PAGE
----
To participate, simply use the hashtag #ifixeditforgood and #idiggreenacres on Instagram or Twitter along with pictures of little improvements you have made in your landscape from June 15 to September 15, 2016.  We'll select some participants to feature on our website and social media as a Water-Saving Partner. 
 
3. Inspire Our Communities
Let's show our friends and neighbors just how effective it is to make simple upgrades to save our water–for today and long term. Every adjustment, no matter how small, contributes to healthy landscapes with less water waste in our communities, and that's good for all Californians. 

#ifixeditforgood Contest

Topics: Smartscape, Waterwise, Sacramento Low Water Plants, Irrigation Tips, Organic, Low Water Plants, Drip Irrigation Supplies, Drought Tolerant, Mulch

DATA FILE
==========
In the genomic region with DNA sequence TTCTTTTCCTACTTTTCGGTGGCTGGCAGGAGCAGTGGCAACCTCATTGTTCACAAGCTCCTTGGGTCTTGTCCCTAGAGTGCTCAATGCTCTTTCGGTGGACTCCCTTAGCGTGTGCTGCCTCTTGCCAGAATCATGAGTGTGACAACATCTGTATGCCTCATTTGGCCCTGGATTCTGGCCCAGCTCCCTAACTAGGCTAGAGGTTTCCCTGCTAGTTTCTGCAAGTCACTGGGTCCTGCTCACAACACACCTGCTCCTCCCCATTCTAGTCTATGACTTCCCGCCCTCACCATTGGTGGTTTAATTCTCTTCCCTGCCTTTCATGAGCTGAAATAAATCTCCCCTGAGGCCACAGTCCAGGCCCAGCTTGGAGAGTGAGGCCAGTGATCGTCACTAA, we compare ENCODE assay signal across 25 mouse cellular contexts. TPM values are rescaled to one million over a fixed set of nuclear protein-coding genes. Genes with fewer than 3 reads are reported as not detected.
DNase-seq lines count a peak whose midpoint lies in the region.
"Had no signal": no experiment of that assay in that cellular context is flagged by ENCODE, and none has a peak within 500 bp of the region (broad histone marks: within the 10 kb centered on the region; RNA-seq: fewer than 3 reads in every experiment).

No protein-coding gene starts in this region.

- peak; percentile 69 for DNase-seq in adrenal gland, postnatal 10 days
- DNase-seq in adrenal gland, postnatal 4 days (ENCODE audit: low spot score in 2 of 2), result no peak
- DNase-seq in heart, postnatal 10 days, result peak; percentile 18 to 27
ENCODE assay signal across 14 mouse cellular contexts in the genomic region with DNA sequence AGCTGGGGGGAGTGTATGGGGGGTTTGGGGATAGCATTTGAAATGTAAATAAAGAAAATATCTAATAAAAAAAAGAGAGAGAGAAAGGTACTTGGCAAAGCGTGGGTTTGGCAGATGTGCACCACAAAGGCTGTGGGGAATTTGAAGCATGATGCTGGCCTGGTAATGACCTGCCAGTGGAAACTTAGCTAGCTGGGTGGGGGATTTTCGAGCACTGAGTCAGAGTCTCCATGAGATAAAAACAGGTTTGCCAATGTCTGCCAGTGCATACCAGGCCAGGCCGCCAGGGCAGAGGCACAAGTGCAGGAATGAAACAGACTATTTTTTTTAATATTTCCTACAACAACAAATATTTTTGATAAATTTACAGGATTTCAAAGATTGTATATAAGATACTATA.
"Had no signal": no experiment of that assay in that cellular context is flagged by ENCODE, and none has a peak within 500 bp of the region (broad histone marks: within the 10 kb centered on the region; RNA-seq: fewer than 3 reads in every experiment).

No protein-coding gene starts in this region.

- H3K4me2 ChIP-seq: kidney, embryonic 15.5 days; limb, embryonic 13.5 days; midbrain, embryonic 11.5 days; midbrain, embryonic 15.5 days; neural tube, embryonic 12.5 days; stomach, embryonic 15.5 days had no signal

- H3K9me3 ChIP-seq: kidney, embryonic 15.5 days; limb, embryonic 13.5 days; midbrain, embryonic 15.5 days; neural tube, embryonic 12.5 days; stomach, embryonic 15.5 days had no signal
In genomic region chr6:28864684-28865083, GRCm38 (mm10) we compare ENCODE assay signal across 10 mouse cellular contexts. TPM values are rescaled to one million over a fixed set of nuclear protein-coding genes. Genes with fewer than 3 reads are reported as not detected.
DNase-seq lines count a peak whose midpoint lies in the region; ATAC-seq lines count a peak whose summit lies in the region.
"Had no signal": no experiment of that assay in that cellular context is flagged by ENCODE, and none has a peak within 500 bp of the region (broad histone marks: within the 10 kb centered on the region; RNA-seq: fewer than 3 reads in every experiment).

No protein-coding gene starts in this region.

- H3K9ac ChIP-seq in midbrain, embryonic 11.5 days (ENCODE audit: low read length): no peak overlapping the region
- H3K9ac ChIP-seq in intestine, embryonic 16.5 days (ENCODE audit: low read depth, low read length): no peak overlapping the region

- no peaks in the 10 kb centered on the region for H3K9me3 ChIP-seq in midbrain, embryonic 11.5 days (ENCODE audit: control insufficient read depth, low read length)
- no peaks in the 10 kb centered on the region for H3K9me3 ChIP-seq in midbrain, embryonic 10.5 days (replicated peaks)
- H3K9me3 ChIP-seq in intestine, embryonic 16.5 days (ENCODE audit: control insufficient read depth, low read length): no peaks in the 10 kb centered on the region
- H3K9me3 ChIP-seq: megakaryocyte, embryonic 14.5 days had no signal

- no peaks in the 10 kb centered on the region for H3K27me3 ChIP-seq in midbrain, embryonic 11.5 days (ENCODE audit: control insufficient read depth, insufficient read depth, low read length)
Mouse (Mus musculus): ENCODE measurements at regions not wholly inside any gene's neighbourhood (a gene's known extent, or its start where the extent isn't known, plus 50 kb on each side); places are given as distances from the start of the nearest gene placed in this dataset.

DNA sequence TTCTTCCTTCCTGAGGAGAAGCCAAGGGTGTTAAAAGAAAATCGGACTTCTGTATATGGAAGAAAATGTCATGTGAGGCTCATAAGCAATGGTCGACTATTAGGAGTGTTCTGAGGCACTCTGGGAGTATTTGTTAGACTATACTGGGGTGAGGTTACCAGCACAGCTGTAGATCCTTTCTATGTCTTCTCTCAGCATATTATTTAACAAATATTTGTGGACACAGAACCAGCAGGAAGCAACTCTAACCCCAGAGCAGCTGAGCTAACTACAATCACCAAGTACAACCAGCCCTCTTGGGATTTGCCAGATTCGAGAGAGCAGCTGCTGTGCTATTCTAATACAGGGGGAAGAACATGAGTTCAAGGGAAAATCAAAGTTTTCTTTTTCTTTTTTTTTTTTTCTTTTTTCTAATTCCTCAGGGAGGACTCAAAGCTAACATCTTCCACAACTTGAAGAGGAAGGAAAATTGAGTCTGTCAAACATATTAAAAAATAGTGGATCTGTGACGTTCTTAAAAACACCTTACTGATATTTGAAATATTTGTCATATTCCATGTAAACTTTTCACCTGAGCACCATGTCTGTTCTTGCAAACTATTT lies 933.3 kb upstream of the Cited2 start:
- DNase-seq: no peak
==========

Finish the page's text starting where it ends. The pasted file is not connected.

Gardening Tips to Beat the Sacramento Heat

Posted by Green Acres Nursery & Supply on May 31, 2016 6:48:34 PM

Check out this video for a few quick fun ideas


When temperatures soar, plants can get stressed, and it's often hard to know how to help them. Fortunately, there are many ways you can help mitigate the effects of heat stress now, and for summers to come. 

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Immediate Solutions

Water Properly

Our first impulse when temperatures spike is to water plants more. It seems to make sense; we are thirsty and therefore our plants probably are too. The problem is plants don't really "drink" water like we do. Their roots absorb water vapor. That's why deep, yet infrequent watering is best. Put down enough water to slowly and thoroughly soak the root ball. Provide enough time for the plant to take it up through the roots, and allow oxygen back into the soil, before watering again.